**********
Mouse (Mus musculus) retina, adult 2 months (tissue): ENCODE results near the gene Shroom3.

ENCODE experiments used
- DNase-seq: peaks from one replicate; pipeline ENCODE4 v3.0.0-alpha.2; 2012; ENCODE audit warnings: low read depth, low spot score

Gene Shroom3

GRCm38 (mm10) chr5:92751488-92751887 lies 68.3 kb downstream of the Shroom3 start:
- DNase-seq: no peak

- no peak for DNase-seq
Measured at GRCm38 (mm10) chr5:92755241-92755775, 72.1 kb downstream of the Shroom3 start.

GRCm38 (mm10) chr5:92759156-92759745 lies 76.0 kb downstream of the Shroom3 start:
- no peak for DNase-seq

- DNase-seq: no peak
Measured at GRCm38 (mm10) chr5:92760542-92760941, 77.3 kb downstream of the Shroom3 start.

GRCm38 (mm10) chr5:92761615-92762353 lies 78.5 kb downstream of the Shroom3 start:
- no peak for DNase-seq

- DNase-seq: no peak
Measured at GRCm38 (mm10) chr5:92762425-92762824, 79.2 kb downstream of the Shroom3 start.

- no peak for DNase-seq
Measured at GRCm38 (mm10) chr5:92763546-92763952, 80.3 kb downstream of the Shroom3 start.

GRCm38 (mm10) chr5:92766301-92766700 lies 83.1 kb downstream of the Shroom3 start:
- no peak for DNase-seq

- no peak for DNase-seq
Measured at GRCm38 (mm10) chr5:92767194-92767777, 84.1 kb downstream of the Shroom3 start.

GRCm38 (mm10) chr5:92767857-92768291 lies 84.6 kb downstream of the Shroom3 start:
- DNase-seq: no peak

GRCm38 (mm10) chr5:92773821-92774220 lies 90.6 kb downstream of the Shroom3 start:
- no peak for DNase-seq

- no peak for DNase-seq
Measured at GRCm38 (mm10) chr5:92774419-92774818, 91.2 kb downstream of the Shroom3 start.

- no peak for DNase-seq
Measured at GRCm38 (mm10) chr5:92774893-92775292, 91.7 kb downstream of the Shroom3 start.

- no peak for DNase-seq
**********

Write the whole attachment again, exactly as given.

Mouse (Mus musculus) retina, adult 2 months (tissue): ENCODE results near the gene Shroom3.

ENCODE experiments used
- DNase-seq: peaks from one replicate; pipeline ENCODE4 v3.0.0-alpha.2; 2012; ENCODE audit warnings: low read depth, low spot score

Gene Shroom3

GRCm38 (mm10) chr5:92751488-92751887 lies 68.3 kb downstream of the Shroom3 start:
- DNase-seq: no peak

- no peak for DNase-seq
Measured at GRCm38 (mm10) chr5:92755241-92755775, 72.1 kb downstream of the Shroom3 start.

GRCm38 (mm10) chr5:92759156-92759745 lies 76.0 kb downstream of the Shroom3 start:
- no peak for DNase-seq

- DNase-seq: no peak
Measured at GRCm38 (mm10) chr5:92760542-92760941, 77.3 kb downstream of the Shroom3 start.

GRCm38 (mm10) chr5:92761615-92762353 lies 78.5 kb downstream of the Shroom3 start:
- no peak for DNase-seq

- DNase-seq: no peak
Measured at GRCm38 (mm10) chr5:92762425-92762824, 79.2 kb downstream of the Shroom3 start.

- no peak for DNase-seq
Measured at GRCm38 (mm10) chr5:92763546-92763952, 80.3 kb downstream of the Shroom3 start.

GRCm38 (mm10) chr5:92766301-92766700 lies 83.1 kb downstream of the Shroom3 start:
- no peak for DNase-seq

- no peak for DNase-seq
Measured at GRCm38 (mm10) chr5:92767194-92767777, 84.1 kb downstream of the Shroom3 start.

GRCm38 (mm10) chr5:92767857-92768291 lies 84.6 kb downstream of the Shroom3 start:
- DNase-seq: no peak

GRCm38 (mm10) chr5:92773821-92774220 lies 90.6 kb downstream of the Shroom3 start:
- no peak for DNase-seq

- no peak for DNase-seq
Measured at GRCm38 (mm10) chr5:92774419-92774818, 91.2 kb downstream of the Shroom3 start.

- no peak for DNase-seq
Measured at GRCm38 (mm10) chr5:92774893-92775292, 91.7 kb downstream of the Shroom3 start.

- no peak for DNase-seq